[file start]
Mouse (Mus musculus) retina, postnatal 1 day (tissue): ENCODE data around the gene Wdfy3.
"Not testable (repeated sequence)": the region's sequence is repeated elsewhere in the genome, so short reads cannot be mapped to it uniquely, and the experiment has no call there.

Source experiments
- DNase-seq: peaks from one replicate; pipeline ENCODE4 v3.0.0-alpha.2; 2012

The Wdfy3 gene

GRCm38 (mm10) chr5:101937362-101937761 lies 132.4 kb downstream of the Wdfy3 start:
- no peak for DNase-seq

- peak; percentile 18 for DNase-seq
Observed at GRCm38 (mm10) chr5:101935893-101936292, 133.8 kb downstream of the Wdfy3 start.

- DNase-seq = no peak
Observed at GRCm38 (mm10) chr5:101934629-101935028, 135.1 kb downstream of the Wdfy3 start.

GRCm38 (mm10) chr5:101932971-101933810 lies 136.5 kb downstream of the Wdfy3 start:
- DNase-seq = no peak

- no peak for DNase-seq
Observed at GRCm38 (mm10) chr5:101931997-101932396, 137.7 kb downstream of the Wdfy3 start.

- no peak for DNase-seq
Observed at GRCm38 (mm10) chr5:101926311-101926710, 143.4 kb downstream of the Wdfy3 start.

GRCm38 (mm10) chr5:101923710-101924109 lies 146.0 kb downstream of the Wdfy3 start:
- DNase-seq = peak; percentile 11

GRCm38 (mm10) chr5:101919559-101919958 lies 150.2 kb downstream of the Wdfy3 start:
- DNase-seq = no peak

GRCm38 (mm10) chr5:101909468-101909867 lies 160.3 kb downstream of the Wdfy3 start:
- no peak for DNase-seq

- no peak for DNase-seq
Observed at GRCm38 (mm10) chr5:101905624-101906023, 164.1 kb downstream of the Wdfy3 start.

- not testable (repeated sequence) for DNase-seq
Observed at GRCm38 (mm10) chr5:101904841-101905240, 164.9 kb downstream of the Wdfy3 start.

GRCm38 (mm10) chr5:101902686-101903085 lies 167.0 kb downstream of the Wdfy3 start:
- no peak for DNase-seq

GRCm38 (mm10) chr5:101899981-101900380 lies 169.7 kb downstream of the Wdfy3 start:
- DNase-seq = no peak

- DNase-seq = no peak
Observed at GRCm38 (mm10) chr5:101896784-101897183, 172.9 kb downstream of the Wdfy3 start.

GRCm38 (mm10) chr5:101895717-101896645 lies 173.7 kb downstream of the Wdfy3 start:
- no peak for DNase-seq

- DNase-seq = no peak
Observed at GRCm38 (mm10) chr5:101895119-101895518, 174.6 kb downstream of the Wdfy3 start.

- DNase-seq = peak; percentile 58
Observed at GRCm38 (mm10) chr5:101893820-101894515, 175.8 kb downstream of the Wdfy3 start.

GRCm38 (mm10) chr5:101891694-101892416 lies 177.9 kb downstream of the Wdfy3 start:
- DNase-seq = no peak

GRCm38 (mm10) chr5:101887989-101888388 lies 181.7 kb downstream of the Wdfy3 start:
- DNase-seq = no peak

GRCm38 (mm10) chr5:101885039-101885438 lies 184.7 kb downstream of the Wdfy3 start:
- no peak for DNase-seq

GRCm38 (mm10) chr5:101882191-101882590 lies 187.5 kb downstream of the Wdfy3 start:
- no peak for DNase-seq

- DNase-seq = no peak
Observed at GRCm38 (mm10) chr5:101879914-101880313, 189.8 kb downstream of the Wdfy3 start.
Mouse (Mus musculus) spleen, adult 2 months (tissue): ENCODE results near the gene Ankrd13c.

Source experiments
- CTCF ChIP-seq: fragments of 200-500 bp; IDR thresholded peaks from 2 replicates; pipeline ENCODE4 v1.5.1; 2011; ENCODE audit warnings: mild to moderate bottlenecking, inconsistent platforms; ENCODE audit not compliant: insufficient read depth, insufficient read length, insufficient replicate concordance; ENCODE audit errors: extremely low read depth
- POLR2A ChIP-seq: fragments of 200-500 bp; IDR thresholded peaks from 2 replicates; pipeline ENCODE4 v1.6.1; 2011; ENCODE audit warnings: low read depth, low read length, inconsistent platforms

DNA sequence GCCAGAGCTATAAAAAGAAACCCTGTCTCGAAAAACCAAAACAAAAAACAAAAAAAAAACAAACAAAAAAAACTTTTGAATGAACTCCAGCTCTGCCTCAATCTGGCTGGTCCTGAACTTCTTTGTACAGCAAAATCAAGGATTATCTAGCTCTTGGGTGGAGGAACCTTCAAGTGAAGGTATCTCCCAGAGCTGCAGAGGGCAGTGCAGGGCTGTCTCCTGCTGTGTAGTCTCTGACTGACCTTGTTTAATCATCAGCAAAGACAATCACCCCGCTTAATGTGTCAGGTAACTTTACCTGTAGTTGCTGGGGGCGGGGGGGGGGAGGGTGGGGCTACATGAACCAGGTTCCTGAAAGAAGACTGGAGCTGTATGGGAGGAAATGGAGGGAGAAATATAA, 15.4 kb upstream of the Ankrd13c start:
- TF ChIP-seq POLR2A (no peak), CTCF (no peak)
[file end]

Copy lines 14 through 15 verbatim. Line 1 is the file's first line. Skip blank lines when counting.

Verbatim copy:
- no peak for DNase-seq
Observed at GRCm38 (mm10) chr5:101931997-101932396, 137.7 kb downstream of the Wdfy3 start.